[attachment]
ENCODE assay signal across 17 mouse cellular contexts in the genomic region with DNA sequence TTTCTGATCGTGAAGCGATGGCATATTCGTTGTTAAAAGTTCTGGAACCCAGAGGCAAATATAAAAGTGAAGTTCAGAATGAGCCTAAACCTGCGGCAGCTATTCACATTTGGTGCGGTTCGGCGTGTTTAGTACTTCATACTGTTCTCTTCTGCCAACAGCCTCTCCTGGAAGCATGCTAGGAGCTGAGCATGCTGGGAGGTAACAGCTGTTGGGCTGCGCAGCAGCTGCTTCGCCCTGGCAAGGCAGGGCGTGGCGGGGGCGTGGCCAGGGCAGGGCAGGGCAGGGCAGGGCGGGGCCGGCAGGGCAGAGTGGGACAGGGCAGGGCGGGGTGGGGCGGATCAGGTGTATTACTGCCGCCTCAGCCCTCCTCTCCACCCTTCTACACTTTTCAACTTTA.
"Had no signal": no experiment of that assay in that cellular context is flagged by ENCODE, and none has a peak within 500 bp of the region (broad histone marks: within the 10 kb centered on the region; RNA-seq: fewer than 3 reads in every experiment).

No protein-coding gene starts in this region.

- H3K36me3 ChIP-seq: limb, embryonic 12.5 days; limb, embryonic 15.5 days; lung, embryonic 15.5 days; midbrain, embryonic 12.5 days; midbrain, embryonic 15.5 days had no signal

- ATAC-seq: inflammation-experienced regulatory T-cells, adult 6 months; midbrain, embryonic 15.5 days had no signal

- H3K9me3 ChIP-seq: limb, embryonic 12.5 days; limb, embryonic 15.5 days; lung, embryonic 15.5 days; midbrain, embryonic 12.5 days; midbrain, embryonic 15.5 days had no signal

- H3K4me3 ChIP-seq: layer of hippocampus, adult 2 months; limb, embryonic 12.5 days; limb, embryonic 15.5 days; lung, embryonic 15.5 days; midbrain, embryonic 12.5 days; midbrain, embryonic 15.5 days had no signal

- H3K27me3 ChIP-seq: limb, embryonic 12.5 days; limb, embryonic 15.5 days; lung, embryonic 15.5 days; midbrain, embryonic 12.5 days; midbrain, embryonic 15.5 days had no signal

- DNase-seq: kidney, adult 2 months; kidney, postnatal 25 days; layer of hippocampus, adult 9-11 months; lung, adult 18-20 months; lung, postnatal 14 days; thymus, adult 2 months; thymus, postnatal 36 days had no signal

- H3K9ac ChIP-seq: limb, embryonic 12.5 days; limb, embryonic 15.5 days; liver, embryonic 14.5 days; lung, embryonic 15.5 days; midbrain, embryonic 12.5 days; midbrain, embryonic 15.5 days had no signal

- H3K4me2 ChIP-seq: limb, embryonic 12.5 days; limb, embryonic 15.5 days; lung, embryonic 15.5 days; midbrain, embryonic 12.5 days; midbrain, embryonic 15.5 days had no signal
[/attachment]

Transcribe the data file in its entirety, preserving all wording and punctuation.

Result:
ENCODE assay signal across 17 mouse cellular contexts in the genomic region with DNA sequence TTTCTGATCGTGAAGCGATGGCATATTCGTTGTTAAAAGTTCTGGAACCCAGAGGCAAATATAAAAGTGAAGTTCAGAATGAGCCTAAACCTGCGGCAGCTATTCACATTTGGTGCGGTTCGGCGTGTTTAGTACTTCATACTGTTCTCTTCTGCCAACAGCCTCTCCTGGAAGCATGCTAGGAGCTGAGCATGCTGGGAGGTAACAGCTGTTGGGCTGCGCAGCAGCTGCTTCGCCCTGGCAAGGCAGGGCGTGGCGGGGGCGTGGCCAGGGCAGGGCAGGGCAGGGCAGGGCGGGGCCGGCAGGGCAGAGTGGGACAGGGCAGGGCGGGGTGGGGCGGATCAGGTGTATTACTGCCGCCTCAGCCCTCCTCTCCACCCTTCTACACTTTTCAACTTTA.
"Had no signal": no experiment of that assay in that cellular context is flagged by ENCODE, and none has a peak within 500 bp of the region (broad histone marks: within the 10 kb centered on the region; RNA-seq: fewer than 3 reads in every experiment).

No protein-coding gene starts in this region.

- H3K36me3 ChIP-seq: limb, embryonic 12.5 days; limb, embryonic 15.5 days; lung, embryonic 15.5 days; midbrain, embryonic 12.5 days; midbrain, embryonic 15.5 days had no signal

- ATAC-seq: inflammation-experienced regulatory T-cells, adult 6 months; midbrain, embryonic 15.5 days had no signal

- H3K9me3 ChIP-seq: limb, embryonic 12.5 days; limb, embryonic 15.5 days; lung, embryonic 15.5 days; midbrain, embryonic 12.5 days; midbrain, embryonic 15.5 days had no signal

- H3K4me3 ChIP-seq: layer of hippocampus, adult 2 months; limb, embryonic 12.5 days; limb, embryonic 15.5 days; lung, embryonic 15.5 days; midbrain, embryonic 12.5 days; midbrain, embryonic 15.5 days had no signal

- H3K27me3 ChIP-seq: limb, embryonic 12.5 days; limb, embryonic 15.5 days; lung, embryonic 15.5 days; midbrain, embryonic 12.5 days; midbrain, embryonic 15.5 days had no signal

- DNase-seq: kidney, adult 2 months; kidney, postnatal 25 days; layer of hippocampus, adult 9-11 months; lung, adult 18-20 months; lung, postnatal 14 days; thymus, adult 2 months; thymus, postnatal 36 days had no signal

- H3K9ac ChIP-seq: limb, embryonic 12.5 days; limb, embryonic 15.5 days; liver, embryonic 14.5 days; lung, embryonic 15.5 days; midbrain, embryonic 12.5 days; midbrain, embryonic 15.5 days had no signal

- H3K4me2 ChIP-seq: limb, embryonic 12.5 days; limb, embryonic 15.5 days; lung, embryonic 15.5 days; midbrain, embryonic 12.5 days; midbrain, embryonic 15.5 days had no signal